Freshwater fish are fish that spend some or all of their live in water with a salinity level lower than .05%. Freshwater fish, due to the segmented nature of ponds, lakes, and rivers, are subject to speciation similar to species on islands. Even though only .3% of global water is freshwater, only about 15,000 different species of freshwater fish exist. Freshwater fish make popular pets, while other, larger species, such as salmon, trout, and carp are hunted for food. Freshwater fish have undergone adaptations to survive in freshwater; such as, gills that diffuse dissolved gasses and keep salts inside, scales that reduce water diffusion, and kidneys that reclaim salt from body fluids before excretion.
Freshwater fish, a diverse group adapted to life in rivers, lakes, and streams, exhibit a wide range of anatomical features. They typically have streamlined bodies that reduce water resistance, allowing for efficient movement. Fins aid in navigation, stability, and propulsion. Most lack vocal abilities, communicating instead through vibrations and color changes. Their senses are keen: lateral lines detect movement and vibrations in water, while their eyes are well-adapted to the underwater environment. Gills extract oxygen from water, and some can even breathe air in low-oxygen environments. Scales protect their bodies, and slime coats help in disease prevention and smooth swimming.
The bond between humans and freshwater fish spans millennia, intertwined with our cultural and survival narratives. These fish have long been a vital food source, sustaining communities worldwide. They feature prominently in folklore, symbolizing abundance and fertility. Freshwater fishing is a beloved pastime, celebrated in literature and film.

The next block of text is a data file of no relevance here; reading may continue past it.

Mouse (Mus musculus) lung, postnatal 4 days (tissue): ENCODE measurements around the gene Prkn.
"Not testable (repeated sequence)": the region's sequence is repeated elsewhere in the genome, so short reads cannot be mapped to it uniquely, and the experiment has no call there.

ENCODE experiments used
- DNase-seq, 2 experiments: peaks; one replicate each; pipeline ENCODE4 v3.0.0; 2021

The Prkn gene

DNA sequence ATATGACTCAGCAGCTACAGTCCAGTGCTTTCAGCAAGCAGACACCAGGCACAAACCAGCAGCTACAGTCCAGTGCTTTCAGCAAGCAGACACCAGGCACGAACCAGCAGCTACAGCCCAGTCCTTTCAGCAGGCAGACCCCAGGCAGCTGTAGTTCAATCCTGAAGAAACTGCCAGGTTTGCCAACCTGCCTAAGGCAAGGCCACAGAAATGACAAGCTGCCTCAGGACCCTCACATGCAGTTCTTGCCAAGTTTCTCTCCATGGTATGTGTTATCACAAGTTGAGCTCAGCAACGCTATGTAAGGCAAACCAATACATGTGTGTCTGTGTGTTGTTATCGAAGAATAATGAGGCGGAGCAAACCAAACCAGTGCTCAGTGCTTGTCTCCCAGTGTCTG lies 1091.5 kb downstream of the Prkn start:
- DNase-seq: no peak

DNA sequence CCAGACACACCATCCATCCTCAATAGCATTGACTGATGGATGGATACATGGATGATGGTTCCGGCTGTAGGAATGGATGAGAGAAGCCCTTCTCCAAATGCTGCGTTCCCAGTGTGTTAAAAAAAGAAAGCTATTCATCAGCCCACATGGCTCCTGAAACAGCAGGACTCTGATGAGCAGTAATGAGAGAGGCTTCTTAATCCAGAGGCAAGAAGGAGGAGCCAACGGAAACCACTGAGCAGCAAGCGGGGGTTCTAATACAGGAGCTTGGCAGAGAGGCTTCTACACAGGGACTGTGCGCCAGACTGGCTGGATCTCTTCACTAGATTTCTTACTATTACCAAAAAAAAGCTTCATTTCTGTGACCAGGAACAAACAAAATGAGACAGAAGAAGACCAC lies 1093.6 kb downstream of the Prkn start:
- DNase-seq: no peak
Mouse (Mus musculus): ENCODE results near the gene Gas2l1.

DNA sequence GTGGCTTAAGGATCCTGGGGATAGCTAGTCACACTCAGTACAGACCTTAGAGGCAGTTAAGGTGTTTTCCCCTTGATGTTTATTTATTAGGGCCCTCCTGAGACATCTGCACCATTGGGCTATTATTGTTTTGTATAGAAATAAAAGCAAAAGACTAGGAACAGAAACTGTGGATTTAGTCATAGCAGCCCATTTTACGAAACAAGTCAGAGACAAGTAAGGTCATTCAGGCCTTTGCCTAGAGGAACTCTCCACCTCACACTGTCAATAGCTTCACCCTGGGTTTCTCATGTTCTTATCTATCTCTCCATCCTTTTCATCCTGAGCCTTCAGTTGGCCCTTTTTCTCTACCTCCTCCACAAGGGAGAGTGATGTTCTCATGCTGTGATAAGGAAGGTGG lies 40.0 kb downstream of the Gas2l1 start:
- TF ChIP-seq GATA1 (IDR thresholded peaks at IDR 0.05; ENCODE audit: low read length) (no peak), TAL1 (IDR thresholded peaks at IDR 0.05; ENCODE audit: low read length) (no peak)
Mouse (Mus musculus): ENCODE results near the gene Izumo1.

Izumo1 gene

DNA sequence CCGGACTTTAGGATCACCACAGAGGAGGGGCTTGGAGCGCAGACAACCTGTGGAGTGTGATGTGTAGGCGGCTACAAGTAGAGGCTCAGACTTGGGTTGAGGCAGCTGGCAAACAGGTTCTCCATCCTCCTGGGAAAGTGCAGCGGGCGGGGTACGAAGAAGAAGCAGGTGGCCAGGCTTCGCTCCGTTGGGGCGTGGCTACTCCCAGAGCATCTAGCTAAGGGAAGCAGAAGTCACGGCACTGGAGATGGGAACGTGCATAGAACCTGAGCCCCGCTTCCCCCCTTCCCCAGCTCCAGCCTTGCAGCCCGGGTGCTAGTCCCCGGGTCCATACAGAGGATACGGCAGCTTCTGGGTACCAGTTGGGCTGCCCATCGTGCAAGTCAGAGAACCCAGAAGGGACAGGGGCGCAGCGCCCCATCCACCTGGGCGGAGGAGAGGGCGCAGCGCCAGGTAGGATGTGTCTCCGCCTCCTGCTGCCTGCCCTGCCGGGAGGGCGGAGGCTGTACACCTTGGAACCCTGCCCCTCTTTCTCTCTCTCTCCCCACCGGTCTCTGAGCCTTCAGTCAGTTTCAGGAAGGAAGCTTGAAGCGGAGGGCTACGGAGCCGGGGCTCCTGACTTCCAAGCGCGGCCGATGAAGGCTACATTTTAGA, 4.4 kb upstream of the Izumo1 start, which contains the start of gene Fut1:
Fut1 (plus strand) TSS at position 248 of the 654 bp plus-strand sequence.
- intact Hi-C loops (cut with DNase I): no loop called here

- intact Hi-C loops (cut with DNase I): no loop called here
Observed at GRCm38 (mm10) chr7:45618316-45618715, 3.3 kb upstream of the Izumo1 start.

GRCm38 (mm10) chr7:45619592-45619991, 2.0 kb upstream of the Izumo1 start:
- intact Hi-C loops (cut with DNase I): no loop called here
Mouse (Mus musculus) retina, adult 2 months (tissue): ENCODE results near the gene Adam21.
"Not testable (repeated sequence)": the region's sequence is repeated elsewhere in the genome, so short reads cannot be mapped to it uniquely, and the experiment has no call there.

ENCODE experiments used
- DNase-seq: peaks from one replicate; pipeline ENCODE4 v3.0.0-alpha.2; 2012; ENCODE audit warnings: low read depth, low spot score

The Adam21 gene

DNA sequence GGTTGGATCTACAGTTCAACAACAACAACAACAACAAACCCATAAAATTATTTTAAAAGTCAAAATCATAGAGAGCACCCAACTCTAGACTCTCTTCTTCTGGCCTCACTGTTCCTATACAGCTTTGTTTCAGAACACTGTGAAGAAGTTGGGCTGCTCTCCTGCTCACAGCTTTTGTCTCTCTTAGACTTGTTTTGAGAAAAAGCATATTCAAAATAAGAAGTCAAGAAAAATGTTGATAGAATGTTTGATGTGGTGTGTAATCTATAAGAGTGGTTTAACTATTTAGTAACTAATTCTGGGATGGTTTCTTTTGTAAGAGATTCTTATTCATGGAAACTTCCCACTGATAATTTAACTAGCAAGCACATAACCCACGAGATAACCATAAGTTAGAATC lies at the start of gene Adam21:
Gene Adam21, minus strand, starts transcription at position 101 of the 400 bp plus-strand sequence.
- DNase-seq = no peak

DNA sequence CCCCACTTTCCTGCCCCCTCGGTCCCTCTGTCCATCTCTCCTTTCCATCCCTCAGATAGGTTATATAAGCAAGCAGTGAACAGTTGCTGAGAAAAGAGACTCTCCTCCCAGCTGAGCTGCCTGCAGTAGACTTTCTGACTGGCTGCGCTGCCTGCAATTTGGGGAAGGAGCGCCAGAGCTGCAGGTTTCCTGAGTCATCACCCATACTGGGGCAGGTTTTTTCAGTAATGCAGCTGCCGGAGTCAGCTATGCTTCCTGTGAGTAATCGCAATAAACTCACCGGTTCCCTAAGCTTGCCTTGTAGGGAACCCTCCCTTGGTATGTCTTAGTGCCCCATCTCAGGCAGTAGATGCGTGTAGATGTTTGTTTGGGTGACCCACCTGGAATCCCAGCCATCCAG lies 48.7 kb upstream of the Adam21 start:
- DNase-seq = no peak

With the rise of environmental awareness, the conservation of freshwater fish has become crucial, leading to habitat protection and sustainable fishing practices. Organizations and local communities collaborate to maintain biodiversity and ensure the survival of these aquatic species for future generations, recognizing their importance both ecologically and culturally.
The largest freshwater fish in the world is the beluga sturgeon. The beluga sturgeon can reach a length of 24 feet (7 m) and a weight of 3,500 lbs (1,500 kg). This freshwater fish has been declared endangered since 2004, due to the demand for its eggs that are sold as caviar.
The diet of a freshwater fish depends on its habitat, species, as well as the ecosystem they live in. Freshwater fish can carry a carnivore, herbivore, or omnivore diet depending on their species. Carnivore freshwater fish consume other live fish, insects, larvae, and crustaceans. Herbivore freshwater fish eat plants, algae, as well as other vegetable matter.
Freshwater fish can’t live in saltwater because it is too salty for them. The water inside their bodies flows out and as a result they die from dehydration. Fish need to osmoregulate or maintain the right amount of water in the bodies. Freshwater fish can only survive in accordance to how much salinity their body can handle.